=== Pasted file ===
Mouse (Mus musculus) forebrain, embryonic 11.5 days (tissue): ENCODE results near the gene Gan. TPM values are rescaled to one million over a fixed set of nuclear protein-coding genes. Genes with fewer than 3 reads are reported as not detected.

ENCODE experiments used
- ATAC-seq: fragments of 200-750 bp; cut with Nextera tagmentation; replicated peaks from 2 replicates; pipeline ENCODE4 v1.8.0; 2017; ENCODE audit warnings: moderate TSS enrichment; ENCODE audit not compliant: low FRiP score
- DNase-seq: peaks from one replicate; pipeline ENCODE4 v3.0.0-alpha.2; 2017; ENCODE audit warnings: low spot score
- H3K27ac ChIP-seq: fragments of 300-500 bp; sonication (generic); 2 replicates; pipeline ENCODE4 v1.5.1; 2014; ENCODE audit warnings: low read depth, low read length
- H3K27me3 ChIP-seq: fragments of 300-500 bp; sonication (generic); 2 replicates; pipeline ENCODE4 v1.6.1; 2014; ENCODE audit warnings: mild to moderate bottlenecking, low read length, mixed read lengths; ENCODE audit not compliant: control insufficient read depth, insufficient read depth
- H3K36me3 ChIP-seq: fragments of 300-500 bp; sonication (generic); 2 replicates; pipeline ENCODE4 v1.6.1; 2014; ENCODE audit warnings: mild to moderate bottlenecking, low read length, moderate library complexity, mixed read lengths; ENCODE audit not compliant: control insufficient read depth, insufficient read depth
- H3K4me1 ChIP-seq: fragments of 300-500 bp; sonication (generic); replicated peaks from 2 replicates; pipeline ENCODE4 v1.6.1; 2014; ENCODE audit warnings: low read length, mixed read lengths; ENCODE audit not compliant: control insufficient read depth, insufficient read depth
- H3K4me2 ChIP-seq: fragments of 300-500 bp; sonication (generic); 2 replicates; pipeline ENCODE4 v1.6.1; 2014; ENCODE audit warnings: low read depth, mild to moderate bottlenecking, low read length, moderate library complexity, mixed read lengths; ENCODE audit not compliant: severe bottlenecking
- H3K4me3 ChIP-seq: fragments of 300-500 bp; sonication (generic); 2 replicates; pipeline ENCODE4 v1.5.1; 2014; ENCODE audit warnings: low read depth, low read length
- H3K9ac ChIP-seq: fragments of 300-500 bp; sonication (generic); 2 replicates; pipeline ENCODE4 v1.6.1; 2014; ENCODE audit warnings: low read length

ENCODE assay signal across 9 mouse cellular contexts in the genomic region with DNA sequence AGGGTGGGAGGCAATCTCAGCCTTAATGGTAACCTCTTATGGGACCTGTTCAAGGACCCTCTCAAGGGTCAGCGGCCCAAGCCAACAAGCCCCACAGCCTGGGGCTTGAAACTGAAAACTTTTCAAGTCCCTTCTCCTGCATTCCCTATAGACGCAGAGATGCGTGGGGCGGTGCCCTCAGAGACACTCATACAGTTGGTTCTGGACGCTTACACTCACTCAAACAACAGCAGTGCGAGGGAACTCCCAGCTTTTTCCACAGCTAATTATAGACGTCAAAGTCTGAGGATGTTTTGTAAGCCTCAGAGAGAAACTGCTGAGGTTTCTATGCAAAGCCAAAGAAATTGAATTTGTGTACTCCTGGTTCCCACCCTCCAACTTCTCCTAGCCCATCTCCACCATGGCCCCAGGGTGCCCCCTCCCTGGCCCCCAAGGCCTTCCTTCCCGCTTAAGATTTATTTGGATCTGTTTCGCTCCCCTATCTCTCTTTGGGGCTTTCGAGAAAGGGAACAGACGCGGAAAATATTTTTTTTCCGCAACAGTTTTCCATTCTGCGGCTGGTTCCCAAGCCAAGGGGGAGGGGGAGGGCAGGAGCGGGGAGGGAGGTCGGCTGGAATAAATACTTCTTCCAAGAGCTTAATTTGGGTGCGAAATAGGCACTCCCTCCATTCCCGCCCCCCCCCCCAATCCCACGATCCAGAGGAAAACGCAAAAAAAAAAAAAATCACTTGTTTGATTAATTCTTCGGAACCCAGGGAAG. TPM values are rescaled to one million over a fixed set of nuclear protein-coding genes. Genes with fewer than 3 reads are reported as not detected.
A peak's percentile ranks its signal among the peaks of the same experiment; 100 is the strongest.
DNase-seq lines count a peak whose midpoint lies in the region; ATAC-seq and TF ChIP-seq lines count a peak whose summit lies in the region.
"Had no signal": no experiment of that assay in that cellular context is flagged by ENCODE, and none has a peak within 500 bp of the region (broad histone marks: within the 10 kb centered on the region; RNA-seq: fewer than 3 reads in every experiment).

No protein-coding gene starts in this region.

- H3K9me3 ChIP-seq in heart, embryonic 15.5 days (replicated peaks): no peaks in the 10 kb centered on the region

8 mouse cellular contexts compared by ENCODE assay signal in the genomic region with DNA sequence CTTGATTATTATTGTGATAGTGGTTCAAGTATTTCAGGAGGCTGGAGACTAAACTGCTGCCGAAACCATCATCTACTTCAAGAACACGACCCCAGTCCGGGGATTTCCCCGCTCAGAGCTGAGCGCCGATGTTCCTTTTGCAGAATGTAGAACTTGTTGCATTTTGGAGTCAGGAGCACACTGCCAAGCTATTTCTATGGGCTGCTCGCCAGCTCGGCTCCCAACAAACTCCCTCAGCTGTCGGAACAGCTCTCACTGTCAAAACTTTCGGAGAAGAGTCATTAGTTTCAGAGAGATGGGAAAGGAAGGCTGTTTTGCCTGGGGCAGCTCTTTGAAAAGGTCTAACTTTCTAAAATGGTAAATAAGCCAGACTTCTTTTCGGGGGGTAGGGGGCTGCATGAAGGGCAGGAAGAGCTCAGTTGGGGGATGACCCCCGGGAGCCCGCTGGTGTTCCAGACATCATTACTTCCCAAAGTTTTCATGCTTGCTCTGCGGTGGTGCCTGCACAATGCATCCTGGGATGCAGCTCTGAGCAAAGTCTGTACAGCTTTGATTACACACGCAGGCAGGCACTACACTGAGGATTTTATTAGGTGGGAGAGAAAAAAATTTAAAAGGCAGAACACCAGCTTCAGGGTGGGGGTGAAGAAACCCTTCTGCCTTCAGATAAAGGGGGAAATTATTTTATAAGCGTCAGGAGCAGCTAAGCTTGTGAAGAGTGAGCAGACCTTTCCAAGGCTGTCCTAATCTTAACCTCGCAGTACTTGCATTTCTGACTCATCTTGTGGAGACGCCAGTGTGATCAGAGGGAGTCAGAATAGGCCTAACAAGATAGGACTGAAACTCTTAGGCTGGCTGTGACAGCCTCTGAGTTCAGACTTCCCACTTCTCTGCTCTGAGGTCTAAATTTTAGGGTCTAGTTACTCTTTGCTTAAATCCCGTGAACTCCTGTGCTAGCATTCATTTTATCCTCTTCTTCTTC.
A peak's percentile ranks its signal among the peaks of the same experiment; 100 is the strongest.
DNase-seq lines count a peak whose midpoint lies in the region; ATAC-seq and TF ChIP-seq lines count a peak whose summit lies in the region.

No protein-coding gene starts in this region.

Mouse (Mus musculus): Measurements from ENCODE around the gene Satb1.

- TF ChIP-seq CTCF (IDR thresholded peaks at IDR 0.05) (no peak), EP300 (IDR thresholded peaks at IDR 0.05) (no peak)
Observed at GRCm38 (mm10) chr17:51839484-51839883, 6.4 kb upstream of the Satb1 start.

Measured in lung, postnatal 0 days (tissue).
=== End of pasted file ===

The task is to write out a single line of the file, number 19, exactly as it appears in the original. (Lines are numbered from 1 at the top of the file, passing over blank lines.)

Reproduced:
A peak's percentile ranks its signal among the peaks of the same experiment; 100 is the strongest.